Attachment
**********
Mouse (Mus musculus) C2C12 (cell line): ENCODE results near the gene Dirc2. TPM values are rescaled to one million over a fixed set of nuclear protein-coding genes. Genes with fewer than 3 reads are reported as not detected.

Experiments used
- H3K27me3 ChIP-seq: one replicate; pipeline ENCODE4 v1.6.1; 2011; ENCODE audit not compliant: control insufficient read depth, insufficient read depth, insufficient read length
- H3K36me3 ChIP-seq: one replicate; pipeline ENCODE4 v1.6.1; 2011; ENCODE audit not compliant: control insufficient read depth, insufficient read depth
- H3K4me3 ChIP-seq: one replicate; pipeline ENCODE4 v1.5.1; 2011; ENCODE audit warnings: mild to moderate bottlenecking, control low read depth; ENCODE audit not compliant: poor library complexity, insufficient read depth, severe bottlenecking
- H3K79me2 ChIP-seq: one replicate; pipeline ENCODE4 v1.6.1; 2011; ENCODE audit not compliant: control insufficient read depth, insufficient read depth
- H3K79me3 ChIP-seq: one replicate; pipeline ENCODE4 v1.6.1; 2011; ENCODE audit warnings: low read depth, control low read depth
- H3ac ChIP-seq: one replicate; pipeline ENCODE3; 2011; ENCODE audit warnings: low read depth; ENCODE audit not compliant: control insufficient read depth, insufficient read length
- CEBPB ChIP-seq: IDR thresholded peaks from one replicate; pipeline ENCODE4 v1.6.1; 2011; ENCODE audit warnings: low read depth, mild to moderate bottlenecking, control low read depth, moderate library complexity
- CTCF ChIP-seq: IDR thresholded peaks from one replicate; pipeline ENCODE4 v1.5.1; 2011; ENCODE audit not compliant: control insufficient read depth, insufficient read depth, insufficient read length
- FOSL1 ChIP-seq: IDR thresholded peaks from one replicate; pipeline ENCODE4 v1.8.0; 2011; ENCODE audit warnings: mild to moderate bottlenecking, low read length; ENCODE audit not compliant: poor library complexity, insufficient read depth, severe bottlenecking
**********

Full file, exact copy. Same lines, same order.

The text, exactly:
Mouse (Mus musculus) C2C12 (cell line): ENCODE results near the gene Dirc2. TPM values are rescaled to one million over a fixed set of nuclear protein-coding genes. Genes with fewer than 3 reads are reported as not detected.

Experiments used
- H3K27me3 ChIP-seq: one replicate; pipeline ENCODE4 v1.6.1; 2011; ENCODE audit not compliant: control insufficient read depth, insufficient read depth, insufficient read length
- H3K36me3 ChIP-seq: one replicate; pipeline ENCODE4 v1.6.1; 2011; ENCODE audit not compliant: control insufficient read depth, insufficient read depth
- H3K4me3 ChIP-seq: one replicate; pipeline ENCODE4 v1.5.1; 2011; ENCODE audit warnings: mild to moderate bottlenecking, control low read depth; ENCODE audit not compliant: poor library complexity, insufficient read depth, severe bottlenecking
- H3K79me2 ChIP-seq: one replicate; pipeline ENCODE4 v1.6.1; 2011; ENCODE audit not compliant: control insufficient read depth, insufficient read depth
- H3K79me3 ChIP-seq: one replicate; pipeline ENCODE4 v1.6.1; 2011; ENCODE audit warnings: low read depth, control low read depth
- H3ac ChIP-seq: one replicate; pipeline ENCODE3; 2011; ENCODE audit warnings: low read depth; ENCODE audit not compliant: control insufficient read depth, insufficient read length
- CEBPB ChIP-seq: IDR thresholded peaks from one replicate; pipeline ENCODE4 v1.6.1; 2011; ENCODE audit warnings: low read depth, mild to moderate bottlenecking, control low read depth, moderate library complexity
- CTCF ChIP-seq: IDR thresholded peaks from one replicate; pipeline ENCODE4 v1.5.1; 2011; ENCODE audit not compliant: control insufficient read depth, insufficient read depth, insufficient read length
- FOSL1 ChIP-seq: IDR thresholded peaks from one replicate; pipeline ENCODE4 v1.8.0; 2011; ENCODE audit warnings: mild to moderate bottlenecking, low read length; ENCODE audit not compliant: poor library complexity, insufficient read depth, severe bottlenecking